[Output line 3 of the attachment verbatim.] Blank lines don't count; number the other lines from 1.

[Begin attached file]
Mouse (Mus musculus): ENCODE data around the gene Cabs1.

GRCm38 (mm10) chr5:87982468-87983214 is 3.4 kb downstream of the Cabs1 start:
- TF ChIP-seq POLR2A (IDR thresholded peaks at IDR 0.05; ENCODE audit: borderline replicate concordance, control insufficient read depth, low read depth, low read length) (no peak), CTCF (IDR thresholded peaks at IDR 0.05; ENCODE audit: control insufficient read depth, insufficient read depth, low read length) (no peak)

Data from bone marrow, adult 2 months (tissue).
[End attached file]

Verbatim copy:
- TF ChIP-seq POLR2A (IDR thresholded peaks at IDR 0.05; ENCODE audit: borderline replicate concordance, control insufficient read depth, low read depth, low read length) (no peak), CTCF (IDR thresholded peaks at IDR 0.05; ENCODE audit: control insufficient read depth, insufficient read depth, low read length) (no peak)